Yet the question of winners and losers in this debate about our secondary schools is, to borrow a phrase, academic.
The reality is that, quite some time ago, our high schools were set on a course of diversification.
It’s possible, of course, to see the origins of the fault lines in these early reports as a product of the differences of the perspectives of the people who were on the two committees.
While the Committee of Ten membership leaned toward college (in addition to the college presidents, it included two headmasters and a college professor), the Commission for the Reorganization of Secondary Education was dominated by members of the newly emerging profession of education, specifically, professors from schools and colleges of education.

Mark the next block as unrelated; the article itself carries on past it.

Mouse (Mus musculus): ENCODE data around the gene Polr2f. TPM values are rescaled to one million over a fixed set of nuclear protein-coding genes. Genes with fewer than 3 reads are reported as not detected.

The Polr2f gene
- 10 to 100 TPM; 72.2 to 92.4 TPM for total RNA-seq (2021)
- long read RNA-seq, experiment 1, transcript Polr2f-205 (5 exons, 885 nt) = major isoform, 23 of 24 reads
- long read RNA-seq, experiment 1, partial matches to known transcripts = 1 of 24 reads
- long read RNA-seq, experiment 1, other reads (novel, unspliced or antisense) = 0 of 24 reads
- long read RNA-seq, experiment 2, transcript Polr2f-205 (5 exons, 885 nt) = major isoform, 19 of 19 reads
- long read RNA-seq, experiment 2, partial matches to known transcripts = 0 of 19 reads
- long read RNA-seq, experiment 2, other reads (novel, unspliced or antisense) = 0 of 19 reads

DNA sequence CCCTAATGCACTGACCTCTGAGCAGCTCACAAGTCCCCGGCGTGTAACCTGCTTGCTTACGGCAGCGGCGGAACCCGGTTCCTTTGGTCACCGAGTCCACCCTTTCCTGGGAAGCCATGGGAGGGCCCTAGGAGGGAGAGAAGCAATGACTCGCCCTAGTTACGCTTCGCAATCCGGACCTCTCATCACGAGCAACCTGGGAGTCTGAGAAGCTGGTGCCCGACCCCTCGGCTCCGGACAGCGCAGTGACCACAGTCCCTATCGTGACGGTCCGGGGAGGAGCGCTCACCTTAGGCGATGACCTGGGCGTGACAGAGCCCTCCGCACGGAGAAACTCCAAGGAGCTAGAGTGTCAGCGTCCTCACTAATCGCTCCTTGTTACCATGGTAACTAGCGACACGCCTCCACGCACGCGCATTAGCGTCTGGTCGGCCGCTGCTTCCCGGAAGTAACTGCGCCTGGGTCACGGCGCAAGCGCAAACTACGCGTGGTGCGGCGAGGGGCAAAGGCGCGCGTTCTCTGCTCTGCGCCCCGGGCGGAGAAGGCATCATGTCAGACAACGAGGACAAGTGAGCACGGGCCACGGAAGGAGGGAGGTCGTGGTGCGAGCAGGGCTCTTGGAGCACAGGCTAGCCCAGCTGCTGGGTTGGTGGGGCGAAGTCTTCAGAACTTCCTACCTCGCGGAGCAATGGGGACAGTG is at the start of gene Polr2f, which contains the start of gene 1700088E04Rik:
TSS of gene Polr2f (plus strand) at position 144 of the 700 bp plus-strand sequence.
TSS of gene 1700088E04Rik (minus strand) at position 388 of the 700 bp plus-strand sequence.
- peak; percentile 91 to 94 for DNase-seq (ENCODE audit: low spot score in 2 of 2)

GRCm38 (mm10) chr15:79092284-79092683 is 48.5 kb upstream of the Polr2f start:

And the questions today are whether and how much this “comprehensive high school” has contributed to the declining quality of secondary education in this country. Appointed by the National Education Association (NEA), the committee, composed mainly of presidents of leading colleges, was charged with establishing curriculum standardization for public-high-school students who intended to go to college.